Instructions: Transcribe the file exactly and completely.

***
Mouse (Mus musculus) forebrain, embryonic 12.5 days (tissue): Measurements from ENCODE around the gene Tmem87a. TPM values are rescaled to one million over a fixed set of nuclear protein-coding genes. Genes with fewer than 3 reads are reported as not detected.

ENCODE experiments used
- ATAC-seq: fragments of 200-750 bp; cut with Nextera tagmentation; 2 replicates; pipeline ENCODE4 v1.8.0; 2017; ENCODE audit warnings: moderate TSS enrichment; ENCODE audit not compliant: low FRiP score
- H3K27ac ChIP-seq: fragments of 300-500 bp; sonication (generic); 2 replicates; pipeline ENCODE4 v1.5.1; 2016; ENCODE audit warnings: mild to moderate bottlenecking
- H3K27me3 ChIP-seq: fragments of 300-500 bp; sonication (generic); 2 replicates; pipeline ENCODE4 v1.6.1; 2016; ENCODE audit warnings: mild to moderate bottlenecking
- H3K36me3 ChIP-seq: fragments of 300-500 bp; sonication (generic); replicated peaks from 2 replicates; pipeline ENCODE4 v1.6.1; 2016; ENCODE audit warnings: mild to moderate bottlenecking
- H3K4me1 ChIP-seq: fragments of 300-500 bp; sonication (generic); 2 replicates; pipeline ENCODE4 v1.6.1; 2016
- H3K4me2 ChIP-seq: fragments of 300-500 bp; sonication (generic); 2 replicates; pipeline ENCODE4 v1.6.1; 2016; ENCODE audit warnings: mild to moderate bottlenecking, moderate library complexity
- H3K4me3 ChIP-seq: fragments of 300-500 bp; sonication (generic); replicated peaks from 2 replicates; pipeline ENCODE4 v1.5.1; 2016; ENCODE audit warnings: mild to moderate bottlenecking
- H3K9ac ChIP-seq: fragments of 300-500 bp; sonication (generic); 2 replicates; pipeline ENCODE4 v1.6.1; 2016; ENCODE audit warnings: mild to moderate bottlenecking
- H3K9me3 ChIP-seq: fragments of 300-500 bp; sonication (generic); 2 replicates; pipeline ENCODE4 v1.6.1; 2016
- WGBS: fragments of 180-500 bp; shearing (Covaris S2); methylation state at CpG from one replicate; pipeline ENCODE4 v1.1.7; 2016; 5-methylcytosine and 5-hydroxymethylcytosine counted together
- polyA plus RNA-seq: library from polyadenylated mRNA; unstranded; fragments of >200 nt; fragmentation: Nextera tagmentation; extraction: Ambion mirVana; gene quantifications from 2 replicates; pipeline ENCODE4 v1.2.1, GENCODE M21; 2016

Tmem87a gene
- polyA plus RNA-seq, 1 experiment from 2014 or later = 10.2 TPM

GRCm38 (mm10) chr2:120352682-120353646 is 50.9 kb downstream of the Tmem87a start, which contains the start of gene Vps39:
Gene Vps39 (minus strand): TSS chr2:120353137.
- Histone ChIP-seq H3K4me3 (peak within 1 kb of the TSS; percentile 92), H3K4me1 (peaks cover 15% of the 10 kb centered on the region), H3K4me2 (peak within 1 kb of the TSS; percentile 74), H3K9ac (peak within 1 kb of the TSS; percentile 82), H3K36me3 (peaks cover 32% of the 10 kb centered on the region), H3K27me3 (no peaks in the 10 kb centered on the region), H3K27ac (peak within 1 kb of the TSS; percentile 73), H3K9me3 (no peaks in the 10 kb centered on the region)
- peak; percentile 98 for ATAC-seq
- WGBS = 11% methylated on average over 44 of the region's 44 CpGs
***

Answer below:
Mouse (Mus musculus) forebrain, embryonic 12.5 days (tissue): Measurements from ENCODE around the gene Tmem87a. TPM values are rescaled to one million over a fixed set of nuclear protein-coding genes. Genes with fewer than 3 reads are reported as not detected.

ENCODE experiments used
- ATAC-seq: fragments of 200-750 bp; cut with Nextera tagmentation; 2 replicates; pipeline ENCODE4 v1.8.0; 2017; ENCODE audit warnings: moderate TSS enrichment; ENCODE audit not compliant: low FRiP score
- H3K27ac ChIP-seq: fragments of 300-500 bp; sonication (generic); 2 replicates; pipeline ENCODE4 v1.5.1; 2016; ENCODE audit warnings: mild to moderate bottlenecking
- H3K27me3 ChIP-seq: fragments of 300-500 bp; sonication (generic); 2 replicates; pipeline ENCODE4 v1.6.1; 2016; ENCODE audit warnings: mild to moderate bottlenecking
- H3K36me3 ChIP-seq: fragments of 300-500 bp; sonication (generic); replicated peaks from 2 replicates; pipeline ENCODE4 v1.6.1; 2016; ENCODE audit warnings: mild to moderate bottlenecking
- H3K4me1 ChIP-seq: fragments of 300-500 bp; sonication (generic); 2 replicates; pipeline ENCODE4 v1.6.1; 2016
- H3K4me2 ChIP-seq: fragments of 300-500 bp; sonication (generic); 2 replicates; pipeline ENCODE4 v1.6.1; 2016; ENCODE audit warnings: mild to moderate bottlenecking, moderate library complexity
- H3K4me3 ChIP-seq: fragments of 300-500 bp; sonication (generic); replicated peaks from 2 replicates; pipeline ENCODE4 v1.5.1; 2016; ENCODE audit warnings: mild to moderate bottlenecking
- H3K9ac ChIP-seq: fragments of 300-500 bp; sonication (generic); 2 replicates; pipeline ENCODE4 v1.6.1; 2016; ENCODE audit warnings: mild to moderate bottlenecking
- H3K9me3 ChIP-seq: fragments of 300-500 bp; sonication (generic); 2 replicates; pipeline ENCODE4 v1.6.1; 2016
- WGBS: fragments of 180-500 bp; shearing (Covaris S2); methylation state at CpG from one replicate; pipeline ENCODE4 v1.1.7; 2016; 5-methylcytosine and 5-hydroxymethylcytosine counted together
- polyA plus RNA-seq: library from polyadenylated mRNA; unstranded; fragments of >200 nt; fragmentation: Nextera tagmentation; extraction: Ambion mirVana; gene quantifications from 2 replicates; pipeline ENCODE4 v1.2.1, GENCODE M21; 2016

Tmem87a gene
- polyA plus RNA-seq, 1 experiment from 2014 or later = 10.2 TPM

GRCm38 (mm10) chr2:120352682-120353646 is 50.9 kb downstream of the Tmem87a start, which contains the start of gene Vps39:
Gene Vps39 (minus strand): TSS chr2:120353137.
- Histone ChIP-seq H3K4me3 (peak within 1 kb of the TSS; percentile 92), H3K4me1 (peaks cover 15% of the 10 kb centered on the region), H3K4me2 (peak within 1 kb of the TSS; percentile 74), H3K9ac (peak within 1 kb of the TSS; percentile 82), H3K36me3 (peaks cover 32% of the 10 kb centered on the region), H3K27me3 (no peaks in the 10 kb centered on the region), H3K27ac (peak within 1 kb of the TSS; percentile 73), H3K9me3 (no peaks in the 10 kb centered on the region)
- peak; percentile 98 for ATAC-seq
- WGBS = 11% methylated on average over 44 of the region's 44 CpGs